EDWARD BURNE-JONES | London, Tate Britain

One of the key figures in Victorian art, and the last major figure associated with the pre-Raphaelites, Edward Burne-Jones was world-famous during his lifetime, and his trademark style is still instantly recognisable today.  The first major retrospective of his work to be held in London for over forty years, this sumptuous show is not to be missed.

We learn that Burne-Jones was “committed to an ideal of beauty”.  His early
fascination with the religious led to a preoccupation with the supernatural and the mythical, and he is known for depicting the characters haunting poetry and legend.

For example, Burne-Jones’ strengths are clearly shown in ‘The Briar Rose’ (based on the story of Sleeping Beauty): the languid limbs of the sleeping figures are surrounded by gnarled brambles depicted in fearsome detail; the qualities of heavy sleep and passing of time are perfectly captured; the beauty is almost painful to witness.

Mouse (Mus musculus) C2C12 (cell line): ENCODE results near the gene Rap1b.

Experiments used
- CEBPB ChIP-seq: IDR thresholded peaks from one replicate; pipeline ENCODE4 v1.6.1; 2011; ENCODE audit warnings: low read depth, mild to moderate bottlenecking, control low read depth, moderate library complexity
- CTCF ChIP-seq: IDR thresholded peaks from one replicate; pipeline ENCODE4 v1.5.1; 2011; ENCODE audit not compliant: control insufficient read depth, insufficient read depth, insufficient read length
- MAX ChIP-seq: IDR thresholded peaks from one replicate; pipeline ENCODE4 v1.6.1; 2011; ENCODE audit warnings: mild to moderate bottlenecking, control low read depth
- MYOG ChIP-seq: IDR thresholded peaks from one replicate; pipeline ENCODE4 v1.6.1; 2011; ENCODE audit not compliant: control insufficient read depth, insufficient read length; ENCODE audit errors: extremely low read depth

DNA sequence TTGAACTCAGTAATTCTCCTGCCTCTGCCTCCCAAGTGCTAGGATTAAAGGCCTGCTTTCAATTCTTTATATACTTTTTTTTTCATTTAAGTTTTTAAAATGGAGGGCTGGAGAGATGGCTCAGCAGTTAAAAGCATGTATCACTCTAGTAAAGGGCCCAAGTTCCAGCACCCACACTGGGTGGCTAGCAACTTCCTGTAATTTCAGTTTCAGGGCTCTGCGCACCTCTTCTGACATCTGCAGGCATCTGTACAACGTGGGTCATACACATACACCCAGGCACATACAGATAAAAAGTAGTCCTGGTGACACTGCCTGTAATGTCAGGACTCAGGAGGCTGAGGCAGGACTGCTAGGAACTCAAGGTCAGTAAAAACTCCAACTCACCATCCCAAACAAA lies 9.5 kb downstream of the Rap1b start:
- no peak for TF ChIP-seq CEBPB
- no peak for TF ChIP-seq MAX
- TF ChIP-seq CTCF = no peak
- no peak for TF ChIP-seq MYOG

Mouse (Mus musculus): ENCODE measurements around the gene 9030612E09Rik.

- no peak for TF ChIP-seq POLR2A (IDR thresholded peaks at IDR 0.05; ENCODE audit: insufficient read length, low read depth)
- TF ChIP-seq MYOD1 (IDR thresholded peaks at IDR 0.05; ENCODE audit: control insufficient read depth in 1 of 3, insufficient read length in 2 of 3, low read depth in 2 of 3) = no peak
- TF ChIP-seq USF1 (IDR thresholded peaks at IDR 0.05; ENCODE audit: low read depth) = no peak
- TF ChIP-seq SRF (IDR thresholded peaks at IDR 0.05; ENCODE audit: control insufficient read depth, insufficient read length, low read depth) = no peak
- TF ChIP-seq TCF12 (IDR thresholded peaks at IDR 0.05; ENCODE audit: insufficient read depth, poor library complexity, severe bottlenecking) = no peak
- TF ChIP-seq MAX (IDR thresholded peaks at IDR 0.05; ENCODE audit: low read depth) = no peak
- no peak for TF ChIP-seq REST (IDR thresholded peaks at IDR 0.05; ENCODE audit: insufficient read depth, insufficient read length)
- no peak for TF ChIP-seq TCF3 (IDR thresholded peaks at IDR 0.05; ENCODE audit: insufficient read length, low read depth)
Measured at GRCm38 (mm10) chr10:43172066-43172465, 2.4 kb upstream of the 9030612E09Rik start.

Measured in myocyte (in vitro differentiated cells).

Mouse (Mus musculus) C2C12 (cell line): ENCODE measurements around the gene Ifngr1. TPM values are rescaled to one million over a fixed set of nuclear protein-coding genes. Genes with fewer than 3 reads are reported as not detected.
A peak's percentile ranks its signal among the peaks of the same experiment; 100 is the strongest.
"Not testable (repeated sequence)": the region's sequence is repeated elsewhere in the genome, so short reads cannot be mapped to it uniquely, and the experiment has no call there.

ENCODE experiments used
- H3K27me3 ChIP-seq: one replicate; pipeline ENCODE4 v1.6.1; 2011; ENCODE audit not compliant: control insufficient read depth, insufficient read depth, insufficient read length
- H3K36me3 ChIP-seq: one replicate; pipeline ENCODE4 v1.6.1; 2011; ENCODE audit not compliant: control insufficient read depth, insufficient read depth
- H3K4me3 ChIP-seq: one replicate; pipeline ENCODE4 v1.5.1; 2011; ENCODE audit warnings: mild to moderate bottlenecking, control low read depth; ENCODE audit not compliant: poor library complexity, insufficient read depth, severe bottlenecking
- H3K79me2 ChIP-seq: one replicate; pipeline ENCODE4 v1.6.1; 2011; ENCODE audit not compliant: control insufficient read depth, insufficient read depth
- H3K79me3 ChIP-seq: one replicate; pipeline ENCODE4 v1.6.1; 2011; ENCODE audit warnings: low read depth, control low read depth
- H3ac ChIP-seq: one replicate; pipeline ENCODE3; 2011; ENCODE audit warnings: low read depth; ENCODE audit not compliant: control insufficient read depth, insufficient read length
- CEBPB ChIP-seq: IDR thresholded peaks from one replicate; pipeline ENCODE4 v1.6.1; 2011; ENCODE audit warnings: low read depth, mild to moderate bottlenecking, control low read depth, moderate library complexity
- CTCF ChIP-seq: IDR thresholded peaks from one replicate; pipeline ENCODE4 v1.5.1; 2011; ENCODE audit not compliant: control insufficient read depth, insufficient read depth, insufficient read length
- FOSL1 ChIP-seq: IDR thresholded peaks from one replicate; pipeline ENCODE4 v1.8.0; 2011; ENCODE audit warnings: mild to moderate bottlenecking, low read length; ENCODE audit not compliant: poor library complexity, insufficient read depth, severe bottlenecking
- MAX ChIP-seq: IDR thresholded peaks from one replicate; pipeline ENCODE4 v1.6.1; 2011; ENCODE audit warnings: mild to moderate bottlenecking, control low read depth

Although controversial at the time, Burne-Jones’ work often depicts men in thrall of their desire for women, who are often ascribed sinister or bewitching roles. In ‘The Wine of Circe’, a sorceress is seen adding a potion to the wine she will offer to Odysseus and his men, which will turn them into pigs. This was called “perverse” when first shown, but the bright colours and the strangely contorted, elegantly furtive woman, waited on by a pair of panthers, is nothing short of fascinating now.

His work is simultaneously epic in scope and finely detailed — this show includes a room with small-scale drawings in pen and ink, including unfinished studies and even occasional humour, offering a welcome counterpoint to the show-stopping pieces.

In addition to the paintings, there are other marvels from Burne-Jones’ later work as a designer: beautiful stained-glass windows; large tapestries with swirling boughs; an ornately decorated piano; intricate book illustrations that look too fine to have been drawn a by human hand. This is a breathtaking show that dazzles the eye and courts the imagination.

Tate Britain is “committed to an ideal of beauty” until 24 February 2019.

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